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|"Layla" (1942, directed by Togo Mizrahi), based on "La Dame aux Camélias" by Alexandre Dumas fils (1848), is a story about a prostitute who sacrifices herself to save the honor of the man she loves. In Mizrahi’s Egyptian adaptation, the kept woman is a singer named Layla (Layla Murad). The young man, Farid (Husayn Sidqi), issues from a conservative, upper-Egyptian land-owning family. |
This narrative about a virtuous courtesan was produced amidst the social struggle in Egypt to abolish legal prostitution. In 1882 following the British occupation of Egypt, colonial authorities implemented regulations to legalize and thereby regulate prostitution. A comprehensive Law on Brothels was promulgated in 1896, the year in which the opening scene of "Layla" is set. In this paper, I read "Layla" through the abolitionist movement’s tenet that prostitution debases the nation.
This paper further argues that Layla affects social critique by identifying Layla not with the lowly street-walker, but with royalty. The character Layla is visually and narratively aligned with symbols of the Egyptian ruling family through the vernacular of fashion and via her mode of transportation. I also argue that the film’s advertising campaign simultaneously links the star, Layla Murad to her starring roles as characters named Layla, and elevate her to cinema royalty. This paper unpacks "Layla’s" implications for national honor, in the face of the King Faruk’s political impotence on the one hand, and the excesses of virility displayed in his philandering and debauchery.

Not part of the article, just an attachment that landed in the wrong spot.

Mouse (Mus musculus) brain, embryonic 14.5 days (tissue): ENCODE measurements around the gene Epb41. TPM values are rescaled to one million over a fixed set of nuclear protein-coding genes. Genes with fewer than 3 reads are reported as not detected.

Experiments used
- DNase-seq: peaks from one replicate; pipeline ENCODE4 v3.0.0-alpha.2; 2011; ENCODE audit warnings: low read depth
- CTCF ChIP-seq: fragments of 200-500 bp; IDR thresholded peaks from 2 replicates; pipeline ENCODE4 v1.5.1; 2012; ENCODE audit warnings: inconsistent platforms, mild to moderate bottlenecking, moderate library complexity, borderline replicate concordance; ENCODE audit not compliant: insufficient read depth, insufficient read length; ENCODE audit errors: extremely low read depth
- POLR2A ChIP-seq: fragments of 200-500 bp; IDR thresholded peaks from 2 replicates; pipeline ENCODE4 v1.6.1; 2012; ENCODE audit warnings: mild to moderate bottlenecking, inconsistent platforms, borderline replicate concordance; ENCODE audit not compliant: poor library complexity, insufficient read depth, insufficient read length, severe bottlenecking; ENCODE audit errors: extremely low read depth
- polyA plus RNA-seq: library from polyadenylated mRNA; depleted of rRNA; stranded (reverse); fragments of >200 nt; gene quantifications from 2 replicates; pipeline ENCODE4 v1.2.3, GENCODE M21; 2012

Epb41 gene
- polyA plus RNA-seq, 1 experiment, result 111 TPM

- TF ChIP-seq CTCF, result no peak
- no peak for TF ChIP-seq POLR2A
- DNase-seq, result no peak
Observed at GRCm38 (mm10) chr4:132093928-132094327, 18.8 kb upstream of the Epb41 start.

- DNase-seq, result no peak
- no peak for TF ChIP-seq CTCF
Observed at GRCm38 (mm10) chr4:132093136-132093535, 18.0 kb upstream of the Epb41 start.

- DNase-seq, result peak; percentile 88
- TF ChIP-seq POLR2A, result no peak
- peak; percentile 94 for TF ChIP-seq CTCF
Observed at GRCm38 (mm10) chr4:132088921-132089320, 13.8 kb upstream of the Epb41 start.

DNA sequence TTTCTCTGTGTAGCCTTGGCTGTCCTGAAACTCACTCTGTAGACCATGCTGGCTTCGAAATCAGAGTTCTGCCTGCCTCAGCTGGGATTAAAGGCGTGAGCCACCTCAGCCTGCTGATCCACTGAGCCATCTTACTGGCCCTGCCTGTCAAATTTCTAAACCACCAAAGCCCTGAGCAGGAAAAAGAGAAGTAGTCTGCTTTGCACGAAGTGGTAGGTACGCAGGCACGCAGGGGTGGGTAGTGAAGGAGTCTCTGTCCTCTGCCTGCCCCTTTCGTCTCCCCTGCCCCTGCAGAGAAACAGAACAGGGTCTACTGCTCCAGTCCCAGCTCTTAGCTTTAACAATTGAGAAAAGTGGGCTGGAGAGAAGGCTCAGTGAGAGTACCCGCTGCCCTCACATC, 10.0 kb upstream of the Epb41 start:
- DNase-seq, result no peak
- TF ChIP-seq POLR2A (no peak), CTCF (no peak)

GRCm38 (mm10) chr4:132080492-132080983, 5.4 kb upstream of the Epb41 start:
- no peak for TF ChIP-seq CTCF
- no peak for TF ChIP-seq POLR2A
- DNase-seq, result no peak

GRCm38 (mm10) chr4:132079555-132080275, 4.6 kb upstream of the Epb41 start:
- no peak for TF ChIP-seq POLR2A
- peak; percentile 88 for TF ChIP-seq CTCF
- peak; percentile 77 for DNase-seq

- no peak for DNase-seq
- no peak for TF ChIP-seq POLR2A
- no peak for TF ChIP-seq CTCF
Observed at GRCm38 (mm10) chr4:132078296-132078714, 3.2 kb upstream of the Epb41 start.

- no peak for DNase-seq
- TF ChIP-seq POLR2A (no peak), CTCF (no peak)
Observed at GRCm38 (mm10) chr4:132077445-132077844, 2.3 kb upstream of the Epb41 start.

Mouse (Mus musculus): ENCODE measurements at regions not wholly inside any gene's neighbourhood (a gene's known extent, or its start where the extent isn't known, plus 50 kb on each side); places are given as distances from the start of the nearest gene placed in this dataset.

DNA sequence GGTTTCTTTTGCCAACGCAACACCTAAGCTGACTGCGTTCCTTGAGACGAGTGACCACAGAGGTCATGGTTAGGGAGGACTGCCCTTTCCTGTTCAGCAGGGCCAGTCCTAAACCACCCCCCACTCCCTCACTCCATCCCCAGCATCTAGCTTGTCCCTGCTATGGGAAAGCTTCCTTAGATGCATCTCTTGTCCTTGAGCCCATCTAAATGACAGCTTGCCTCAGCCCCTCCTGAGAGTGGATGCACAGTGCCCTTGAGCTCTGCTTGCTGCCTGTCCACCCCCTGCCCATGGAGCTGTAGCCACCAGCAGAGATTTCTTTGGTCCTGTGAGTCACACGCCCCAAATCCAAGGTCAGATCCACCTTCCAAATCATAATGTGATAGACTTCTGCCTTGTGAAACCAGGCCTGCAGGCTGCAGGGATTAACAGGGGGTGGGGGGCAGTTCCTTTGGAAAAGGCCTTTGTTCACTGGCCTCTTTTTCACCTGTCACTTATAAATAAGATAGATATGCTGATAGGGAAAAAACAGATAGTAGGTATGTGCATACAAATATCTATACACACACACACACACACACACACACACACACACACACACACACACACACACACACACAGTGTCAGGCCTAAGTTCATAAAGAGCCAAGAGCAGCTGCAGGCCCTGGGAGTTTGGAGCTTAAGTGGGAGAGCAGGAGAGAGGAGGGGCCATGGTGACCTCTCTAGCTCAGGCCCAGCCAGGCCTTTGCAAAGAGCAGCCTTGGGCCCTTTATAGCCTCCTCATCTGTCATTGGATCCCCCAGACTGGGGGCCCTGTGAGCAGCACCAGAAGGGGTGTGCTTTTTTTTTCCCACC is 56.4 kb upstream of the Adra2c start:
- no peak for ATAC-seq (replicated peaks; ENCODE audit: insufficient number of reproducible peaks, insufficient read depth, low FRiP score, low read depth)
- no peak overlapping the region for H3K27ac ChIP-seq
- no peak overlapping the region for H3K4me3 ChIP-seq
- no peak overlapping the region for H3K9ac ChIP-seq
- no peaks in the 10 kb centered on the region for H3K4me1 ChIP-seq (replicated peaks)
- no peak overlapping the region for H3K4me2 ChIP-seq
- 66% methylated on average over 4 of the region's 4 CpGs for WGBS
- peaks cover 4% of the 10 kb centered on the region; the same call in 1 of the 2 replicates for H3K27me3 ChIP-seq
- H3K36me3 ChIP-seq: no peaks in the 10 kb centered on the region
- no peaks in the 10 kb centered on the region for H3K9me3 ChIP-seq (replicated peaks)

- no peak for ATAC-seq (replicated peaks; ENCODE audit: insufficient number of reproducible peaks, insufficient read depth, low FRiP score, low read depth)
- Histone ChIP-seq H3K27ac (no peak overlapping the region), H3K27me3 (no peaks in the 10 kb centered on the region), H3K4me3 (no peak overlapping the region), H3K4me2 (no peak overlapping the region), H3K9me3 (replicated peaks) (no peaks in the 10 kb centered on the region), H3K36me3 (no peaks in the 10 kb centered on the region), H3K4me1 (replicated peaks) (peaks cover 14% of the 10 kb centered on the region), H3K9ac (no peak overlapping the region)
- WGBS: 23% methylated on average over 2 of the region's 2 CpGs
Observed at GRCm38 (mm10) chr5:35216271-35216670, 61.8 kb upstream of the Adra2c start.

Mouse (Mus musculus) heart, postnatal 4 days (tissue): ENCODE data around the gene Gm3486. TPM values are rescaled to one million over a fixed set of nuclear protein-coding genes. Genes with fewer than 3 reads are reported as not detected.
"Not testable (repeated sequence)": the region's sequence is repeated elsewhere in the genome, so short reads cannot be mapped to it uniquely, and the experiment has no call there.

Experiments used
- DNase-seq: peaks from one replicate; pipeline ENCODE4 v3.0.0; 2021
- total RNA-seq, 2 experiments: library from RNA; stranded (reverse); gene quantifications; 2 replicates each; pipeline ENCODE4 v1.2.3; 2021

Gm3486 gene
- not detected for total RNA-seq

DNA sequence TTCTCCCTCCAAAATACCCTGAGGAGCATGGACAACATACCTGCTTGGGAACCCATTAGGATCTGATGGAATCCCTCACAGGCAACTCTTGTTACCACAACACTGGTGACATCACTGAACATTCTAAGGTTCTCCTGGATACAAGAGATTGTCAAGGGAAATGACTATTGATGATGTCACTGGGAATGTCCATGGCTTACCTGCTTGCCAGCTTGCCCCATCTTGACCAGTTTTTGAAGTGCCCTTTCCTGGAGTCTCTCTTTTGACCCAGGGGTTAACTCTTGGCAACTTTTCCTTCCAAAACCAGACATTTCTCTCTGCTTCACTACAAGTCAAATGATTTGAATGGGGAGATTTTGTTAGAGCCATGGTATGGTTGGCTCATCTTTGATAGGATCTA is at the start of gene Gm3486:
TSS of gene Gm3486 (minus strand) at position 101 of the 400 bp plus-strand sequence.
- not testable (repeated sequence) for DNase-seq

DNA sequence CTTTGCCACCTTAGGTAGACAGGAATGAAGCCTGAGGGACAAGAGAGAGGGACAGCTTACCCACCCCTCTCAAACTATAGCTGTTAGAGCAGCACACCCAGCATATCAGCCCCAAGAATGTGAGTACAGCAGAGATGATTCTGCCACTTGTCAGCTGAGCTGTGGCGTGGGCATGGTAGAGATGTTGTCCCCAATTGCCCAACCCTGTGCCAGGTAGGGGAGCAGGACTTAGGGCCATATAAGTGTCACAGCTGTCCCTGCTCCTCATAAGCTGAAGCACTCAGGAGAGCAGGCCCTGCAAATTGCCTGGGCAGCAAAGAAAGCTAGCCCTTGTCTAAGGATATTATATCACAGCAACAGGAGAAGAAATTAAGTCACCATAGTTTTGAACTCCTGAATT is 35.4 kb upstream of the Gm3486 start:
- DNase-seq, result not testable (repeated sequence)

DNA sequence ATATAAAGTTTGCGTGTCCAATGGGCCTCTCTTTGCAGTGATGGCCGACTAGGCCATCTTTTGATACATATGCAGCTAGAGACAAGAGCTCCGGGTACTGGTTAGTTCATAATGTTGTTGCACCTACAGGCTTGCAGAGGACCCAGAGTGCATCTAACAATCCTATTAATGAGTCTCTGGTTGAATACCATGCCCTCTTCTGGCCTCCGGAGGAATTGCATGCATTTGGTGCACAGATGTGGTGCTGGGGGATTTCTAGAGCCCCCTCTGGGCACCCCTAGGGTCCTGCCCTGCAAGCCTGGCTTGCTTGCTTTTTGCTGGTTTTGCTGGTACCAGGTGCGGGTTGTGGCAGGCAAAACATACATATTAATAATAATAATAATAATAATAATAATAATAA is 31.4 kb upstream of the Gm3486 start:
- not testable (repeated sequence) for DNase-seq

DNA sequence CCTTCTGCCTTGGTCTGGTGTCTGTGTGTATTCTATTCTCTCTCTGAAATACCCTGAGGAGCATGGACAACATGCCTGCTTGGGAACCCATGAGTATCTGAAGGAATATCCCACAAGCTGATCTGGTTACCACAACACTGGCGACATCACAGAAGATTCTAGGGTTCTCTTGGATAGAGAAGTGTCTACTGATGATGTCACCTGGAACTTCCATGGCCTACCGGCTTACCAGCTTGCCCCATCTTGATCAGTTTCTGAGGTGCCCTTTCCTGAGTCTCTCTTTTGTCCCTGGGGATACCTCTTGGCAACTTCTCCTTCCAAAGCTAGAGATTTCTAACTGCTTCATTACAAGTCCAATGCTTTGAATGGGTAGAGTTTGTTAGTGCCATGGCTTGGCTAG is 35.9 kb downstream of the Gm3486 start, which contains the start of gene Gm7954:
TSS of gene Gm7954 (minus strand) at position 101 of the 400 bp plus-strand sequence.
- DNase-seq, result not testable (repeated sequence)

"Layla" is the fourth of five films Layla Murad made under the direction by Togo Mizrahi between 1939 and 1944. Layla Murad’s star power and salary grew exponentially during this time. I situate my close reading of Layla within a discussion of the successful and mutually beneficial collaboration between star and director.